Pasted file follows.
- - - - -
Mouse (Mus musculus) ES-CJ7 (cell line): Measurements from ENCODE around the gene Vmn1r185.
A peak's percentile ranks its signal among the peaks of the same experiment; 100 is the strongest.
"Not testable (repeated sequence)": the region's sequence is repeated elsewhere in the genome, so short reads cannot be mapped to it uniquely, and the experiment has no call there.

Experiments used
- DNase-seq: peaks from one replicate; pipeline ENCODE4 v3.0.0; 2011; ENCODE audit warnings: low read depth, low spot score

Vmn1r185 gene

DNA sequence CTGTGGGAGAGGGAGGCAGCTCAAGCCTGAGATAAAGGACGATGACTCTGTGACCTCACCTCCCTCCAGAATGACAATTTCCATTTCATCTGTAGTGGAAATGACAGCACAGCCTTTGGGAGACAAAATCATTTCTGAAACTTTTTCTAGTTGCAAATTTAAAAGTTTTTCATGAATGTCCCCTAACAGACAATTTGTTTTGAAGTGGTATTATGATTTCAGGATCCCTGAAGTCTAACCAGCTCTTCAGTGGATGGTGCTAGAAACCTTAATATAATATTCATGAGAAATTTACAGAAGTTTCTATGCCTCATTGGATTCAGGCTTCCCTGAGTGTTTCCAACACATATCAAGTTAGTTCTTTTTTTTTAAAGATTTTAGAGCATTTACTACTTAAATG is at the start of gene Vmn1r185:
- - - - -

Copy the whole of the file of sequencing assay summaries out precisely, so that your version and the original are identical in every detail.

Mouse (Mus musculus) ES-CJ7 (cell line): Measurements from ENCODE around the gene Vmn1r185.
A peak's percentile ranks its signal among the peaks of the same experiment; 100 is the strongest.
"Not testable (repeated sequence)": the region's sequence is repeated elsewhere in the genome, so short reads cannot be mapped to it uniquely, and the experiment has no call there.

Experiments used
- DNase-seq: peaks from one replicate; pipeline ENCODE4 v3.0.0; 2011; ENCODE audit warnings: low read depth, low spot score

Vmn1r185 gene

DNA sequence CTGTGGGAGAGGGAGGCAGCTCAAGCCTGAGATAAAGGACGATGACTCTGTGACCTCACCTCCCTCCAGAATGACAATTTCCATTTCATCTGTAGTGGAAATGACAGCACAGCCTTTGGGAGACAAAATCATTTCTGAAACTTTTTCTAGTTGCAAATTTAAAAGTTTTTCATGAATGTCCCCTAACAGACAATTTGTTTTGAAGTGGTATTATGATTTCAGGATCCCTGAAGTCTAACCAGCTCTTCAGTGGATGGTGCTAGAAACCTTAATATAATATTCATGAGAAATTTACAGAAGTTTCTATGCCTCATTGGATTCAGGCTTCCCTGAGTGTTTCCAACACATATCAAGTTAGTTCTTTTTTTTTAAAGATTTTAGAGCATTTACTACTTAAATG is at the start of gene Vmn1r185: